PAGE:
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Contractors for the Lexington-Fayette Urban County Government are expected to begin a program this spring to treat some of Fayette County’s significant ash trees for the emerald ash borer.
The city received a grant from the Kentucky Division of Forestry to treat some of the blue ash and white ash trees in the city parks with insecticide to get rid of the small exotic pest. Part of the money is also for public education.
The emerald ash borer has been responsible for the death and decline of millions of ash trees in the United States and Canada and threatens a significant number of trees in Lexington and Fayette County.
To prevent the spread of the pest, Fayette and other counties are under a quarantine that prohibits the transportation of firewood, nursery stock and other ash wood products that can spread the insect infestation.
The grant from the forestry division continues the treatment that started about two years ago to save ash trees in the parks.
The treatment involves injecting a systemic pesticide into the trunk of the tree through an intravenous system.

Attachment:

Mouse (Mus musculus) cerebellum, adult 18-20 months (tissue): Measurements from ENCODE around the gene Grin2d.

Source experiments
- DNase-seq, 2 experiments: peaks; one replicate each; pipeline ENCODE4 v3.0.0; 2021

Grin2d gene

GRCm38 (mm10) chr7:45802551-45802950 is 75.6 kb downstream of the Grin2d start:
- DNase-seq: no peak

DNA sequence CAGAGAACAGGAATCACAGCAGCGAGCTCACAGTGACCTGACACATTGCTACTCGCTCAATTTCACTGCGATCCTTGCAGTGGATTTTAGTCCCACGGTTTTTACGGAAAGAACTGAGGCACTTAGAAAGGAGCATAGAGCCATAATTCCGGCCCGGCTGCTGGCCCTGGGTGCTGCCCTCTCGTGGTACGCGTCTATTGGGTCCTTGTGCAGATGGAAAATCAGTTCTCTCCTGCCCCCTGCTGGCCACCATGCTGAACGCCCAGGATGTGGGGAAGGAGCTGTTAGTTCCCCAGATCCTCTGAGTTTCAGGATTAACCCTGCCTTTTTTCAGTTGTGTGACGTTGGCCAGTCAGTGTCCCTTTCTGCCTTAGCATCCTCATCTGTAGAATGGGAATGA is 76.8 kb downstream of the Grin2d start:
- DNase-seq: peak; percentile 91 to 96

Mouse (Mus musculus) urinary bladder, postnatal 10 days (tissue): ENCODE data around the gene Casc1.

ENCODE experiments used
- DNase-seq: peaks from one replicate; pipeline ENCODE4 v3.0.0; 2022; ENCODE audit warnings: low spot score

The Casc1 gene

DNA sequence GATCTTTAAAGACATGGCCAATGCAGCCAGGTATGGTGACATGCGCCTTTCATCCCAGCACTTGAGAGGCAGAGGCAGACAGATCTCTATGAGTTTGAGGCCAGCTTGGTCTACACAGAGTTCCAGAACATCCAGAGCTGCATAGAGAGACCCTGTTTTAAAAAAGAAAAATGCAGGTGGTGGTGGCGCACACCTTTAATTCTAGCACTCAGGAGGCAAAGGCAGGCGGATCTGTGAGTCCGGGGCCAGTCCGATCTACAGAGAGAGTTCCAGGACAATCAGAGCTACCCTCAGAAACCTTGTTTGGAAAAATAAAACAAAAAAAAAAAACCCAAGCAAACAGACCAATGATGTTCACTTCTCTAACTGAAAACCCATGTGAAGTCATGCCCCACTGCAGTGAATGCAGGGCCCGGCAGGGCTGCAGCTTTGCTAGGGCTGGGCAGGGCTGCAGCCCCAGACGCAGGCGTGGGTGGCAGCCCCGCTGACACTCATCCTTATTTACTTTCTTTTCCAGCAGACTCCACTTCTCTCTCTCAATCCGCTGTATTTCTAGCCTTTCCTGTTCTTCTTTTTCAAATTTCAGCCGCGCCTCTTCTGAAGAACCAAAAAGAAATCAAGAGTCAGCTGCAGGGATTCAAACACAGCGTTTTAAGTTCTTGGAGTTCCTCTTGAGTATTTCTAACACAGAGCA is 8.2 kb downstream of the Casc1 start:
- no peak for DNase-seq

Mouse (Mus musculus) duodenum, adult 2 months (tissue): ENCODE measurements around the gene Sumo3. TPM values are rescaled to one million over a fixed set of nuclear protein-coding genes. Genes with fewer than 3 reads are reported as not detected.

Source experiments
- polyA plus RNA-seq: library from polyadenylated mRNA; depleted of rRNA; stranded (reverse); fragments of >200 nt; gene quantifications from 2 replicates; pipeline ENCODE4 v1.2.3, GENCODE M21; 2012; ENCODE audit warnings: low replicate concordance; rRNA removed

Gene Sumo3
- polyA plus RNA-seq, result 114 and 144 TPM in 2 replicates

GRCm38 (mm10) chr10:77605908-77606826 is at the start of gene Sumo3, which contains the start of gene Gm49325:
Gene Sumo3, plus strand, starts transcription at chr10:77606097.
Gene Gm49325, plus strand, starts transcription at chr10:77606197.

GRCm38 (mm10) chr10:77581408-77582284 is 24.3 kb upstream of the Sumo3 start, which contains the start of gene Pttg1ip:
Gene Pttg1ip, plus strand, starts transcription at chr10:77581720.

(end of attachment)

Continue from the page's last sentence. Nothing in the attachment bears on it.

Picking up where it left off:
“If people see our contractor Big Beaver Tree Service boring holes and using the IV system on ash trees, we’re actually trying to preserve the trees,” said Urban Forester Tim Queary, who is overseeing the project.
The work will be performed as soon as the leaves start appearing on the trees, Queary said. Orange dots will be placed on the trunks of the trees that are to be treated.
“It’s a great opportunity for the city to try to preserve these old significant ash trees, some of which are more than 250 years old,” he said. “We feel like the ones we’ve identified could possibly be around for another 200 years.”
A lot of time went into identifying the trees to be treated, he said. They were checked for structural defects and other signs of aging that could result in their loss.
Ash trees to be treated include some at Castlewood Park, Douglass Park, around Bell House and Gratz Park, Woodland Park, Ecton Park, Dixie Park, Transylvania Park at East Maxwell Street and Fincastle Road at McDowell Road.
To watch a video produced by KYAfield on why Kentucky’s ash trees are dying, click
For more information about the emerald ash borer or about the treatment program, call Tim Queary at 859-258-3404.